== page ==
The 700MHz fiasco PDF Print E-mail
Tuesday, 04 October 2016 03:59
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Trai's arbitrary, and inexplicable, pricing to blame


Given the telecom regulator’s (Trai’s) reserve price of R11,485 crore per MHz for the 700 MHz spectrum frequency band was irrational, it is not surprising there have been no takers for the band in the ongoing telecom auctions. Since the 700 MHz band, at even the reserve price, would have meant a bid of over R400,000 crore—as compared to R290,000 crore mopped up in all the auctions since 2010—the failure of the auction in this band means over 70% of the total 2016 auction, by way of value based on the reserve price for various spectrum frequency bands, was rendered a non-starter from the word go. Given the superior propagation qualities of the 700 MHz frequency band, a failure to auction it has meant Indian telcos have been denied the opportunity to provide top-quality internet services to users—this also means telcos who already have spectrum in the 800 MHz and 900 MHz bands remain better-placed. Of course, the Cabinet has the power to reduce the reserve price and put the 700 MHz spectrum on auction again—in 2012, while Trai recommended 800 MHz be priced at twice the 1800 MHz price, the Cabinet lowered this to 1.3 times and when the auction still failed, the reserve price was further cut by half in 2013.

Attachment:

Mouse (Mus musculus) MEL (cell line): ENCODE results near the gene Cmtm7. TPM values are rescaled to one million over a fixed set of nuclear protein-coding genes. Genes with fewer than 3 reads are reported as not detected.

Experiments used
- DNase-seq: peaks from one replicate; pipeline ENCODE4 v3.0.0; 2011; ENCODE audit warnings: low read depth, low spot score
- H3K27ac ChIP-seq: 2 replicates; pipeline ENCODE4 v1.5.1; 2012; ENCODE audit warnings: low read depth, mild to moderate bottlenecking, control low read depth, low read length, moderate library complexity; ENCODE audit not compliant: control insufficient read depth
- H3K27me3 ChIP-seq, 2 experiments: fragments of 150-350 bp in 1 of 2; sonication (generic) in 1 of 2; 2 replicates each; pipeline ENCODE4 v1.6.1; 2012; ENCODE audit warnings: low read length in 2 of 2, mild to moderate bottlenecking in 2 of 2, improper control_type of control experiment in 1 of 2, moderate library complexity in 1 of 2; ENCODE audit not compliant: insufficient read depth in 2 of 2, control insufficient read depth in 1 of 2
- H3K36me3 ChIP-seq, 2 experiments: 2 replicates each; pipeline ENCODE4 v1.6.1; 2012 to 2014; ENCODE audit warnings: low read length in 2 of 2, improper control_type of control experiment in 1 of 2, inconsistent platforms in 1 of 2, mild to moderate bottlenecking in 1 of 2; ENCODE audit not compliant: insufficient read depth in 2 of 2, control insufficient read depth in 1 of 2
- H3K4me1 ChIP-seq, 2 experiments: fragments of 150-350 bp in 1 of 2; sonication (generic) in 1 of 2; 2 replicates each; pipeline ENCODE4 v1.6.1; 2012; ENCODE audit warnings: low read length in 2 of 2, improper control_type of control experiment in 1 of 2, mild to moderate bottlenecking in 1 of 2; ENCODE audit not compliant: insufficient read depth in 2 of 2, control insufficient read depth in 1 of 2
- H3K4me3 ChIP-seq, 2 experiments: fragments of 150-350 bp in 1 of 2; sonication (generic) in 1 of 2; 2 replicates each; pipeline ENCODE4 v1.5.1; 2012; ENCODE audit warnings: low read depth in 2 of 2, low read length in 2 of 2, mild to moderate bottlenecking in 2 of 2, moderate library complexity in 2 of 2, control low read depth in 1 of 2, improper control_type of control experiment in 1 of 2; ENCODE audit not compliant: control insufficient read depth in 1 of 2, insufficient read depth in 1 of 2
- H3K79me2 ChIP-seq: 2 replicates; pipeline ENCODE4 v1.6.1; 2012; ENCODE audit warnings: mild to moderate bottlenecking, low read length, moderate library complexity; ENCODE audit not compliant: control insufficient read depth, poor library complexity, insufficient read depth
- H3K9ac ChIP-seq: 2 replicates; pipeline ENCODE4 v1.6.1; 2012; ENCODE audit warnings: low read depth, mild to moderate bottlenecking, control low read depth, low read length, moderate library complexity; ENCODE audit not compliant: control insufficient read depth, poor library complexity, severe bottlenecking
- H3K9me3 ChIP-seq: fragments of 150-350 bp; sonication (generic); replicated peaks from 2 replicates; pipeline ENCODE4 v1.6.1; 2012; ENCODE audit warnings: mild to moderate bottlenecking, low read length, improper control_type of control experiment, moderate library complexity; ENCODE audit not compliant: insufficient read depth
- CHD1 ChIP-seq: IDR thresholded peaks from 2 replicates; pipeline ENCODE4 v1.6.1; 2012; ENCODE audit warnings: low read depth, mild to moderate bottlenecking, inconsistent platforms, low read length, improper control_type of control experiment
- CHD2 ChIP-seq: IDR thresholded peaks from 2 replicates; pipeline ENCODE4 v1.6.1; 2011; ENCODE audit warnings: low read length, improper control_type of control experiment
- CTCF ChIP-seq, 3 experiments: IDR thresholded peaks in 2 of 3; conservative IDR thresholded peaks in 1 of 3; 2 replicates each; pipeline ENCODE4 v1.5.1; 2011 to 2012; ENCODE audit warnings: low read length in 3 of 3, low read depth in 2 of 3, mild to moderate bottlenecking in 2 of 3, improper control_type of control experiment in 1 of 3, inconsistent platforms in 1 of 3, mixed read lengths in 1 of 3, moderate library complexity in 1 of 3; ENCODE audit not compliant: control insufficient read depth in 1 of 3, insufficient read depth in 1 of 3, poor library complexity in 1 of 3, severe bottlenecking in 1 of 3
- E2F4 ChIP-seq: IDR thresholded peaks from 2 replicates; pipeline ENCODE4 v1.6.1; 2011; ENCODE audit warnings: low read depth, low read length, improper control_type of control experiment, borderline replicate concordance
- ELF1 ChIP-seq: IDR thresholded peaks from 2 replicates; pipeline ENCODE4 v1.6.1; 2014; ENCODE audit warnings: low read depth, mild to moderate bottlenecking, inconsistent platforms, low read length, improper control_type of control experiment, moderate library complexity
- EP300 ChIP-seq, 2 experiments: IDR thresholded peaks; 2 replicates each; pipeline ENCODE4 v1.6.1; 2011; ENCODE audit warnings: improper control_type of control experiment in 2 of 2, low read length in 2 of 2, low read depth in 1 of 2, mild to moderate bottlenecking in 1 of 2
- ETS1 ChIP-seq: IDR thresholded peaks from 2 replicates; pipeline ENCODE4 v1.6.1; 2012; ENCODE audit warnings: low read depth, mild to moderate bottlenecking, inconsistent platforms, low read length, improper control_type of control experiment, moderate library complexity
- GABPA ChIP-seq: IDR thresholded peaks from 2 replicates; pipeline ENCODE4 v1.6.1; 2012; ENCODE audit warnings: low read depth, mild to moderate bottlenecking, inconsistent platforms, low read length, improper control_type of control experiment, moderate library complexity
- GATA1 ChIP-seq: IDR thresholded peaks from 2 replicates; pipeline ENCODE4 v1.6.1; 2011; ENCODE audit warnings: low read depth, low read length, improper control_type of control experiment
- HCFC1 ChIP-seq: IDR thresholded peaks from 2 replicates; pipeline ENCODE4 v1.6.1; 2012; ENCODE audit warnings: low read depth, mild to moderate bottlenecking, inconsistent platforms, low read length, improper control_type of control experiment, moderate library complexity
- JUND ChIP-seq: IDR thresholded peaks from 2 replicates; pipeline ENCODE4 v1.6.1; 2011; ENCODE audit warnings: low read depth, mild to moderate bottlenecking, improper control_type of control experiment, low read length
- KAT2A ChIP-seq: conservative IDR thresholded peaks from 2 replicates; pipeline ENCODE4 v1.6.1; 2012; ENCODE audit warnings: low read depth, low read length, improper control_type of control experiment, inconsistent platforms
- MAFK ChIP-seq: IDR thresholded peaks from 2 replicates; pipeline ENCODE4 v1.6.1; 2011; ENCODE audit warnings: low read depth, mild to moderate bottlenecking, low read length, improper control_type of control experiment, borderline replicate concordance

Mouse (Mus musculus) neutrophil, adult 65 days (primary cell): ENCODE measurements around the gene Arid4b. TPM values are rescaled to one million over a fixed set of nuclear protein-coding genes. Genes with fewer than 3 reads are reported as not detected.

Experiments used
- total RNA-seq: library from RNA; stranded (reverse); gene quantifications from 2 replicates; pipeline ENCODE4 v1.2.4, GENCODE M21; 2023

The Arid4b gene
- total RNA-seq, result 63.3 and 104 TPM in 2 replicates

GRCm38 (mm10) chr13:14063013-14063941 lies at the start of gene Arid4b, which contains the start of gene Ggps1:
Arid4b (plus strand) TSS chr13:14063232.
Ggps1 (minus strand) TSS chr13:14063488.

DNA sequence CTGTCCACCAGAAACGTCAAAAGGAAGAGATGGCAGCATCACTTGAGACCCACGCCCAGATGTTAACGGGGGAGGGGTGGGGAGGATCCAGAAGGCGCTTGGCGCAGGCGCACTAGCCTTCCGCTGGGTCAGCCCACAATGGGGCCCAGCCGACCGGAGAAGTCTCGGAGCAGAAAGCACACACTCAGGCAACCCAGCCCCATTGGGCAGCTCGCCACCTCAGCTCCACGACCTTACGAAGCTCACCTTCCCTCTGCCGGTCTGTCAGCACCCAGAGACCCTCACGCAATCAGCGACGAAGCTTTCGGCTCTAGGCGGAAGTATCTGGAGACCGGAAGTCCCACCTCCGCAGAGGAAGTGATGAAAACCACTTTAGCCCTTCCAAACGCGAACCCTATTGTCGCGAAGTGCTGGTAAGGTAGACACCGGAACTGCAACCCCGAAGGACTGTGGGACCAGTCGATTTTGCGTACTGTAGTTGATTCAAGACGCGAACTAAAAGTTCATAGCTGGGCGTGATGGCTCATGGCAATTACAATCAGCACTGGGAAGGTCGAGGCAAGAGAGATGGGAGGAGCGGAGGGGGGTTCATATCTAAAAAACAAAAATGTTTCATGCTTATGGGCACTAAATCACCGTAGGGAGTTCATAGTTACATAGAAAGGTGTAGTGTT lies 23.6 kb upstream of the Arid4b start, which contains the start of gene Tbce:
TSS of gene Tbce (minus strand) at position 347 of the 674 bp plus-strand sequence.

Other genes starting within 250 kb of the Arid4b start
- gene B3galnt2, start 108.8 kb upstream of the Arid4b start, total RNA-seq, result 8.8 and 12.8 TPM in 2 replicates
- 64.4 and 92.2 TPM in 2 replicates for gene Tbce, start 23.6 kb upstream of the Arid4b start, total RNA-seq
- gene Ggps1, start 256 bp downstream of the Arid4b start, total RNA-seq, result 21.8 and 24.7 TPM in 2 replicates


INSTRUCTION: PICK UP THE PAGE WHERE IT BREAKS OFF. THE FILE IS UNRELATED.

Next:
Setting a reserve price for the 700 MHz band should have been relatively easy since last year’s auction had thrown up valuations of R2,682 crore per MHz for the 1800 MHz band, R8,681 crore for 900 MHz and R5,221 crore for 800 MHz. In 2012, while fixing the reserve price for 800/900 MHz, Trai used their relative propagation characteristics to arrive a reserve price which was roughly double that of the 1800MHz band—while the 700 MHz band has better propagation than 800 MHz, it doesn’t have as robust an eco-system in terms of phones that work on it right now; so, a price roughly equal to 800 MHz should have been expected. Instead, Trai used a flawed 2012 recommendation of an earlier Trai. At that time, Trai had used the relative auction prices of 700 MHz and 1800 MHz bands in some European nations and applied this to India. Using a European norm made little sense to begin with, but what was even more arbitrary, Trai used a factor of 4 while this differed from 28.5 in Germany to 3.1 in Italy, 1.4 in Portugal and 1.8 in Sweden. While analysing the auction, both the regulator and the government will do well to examine how such a poor recommendation was made and why the telecom ministry didn’t strike it down either—in any case, when there is the auction process, it is not clear why reserve prices are kept so high since, once there are enough bidders, the market-price will be discovered anyway.



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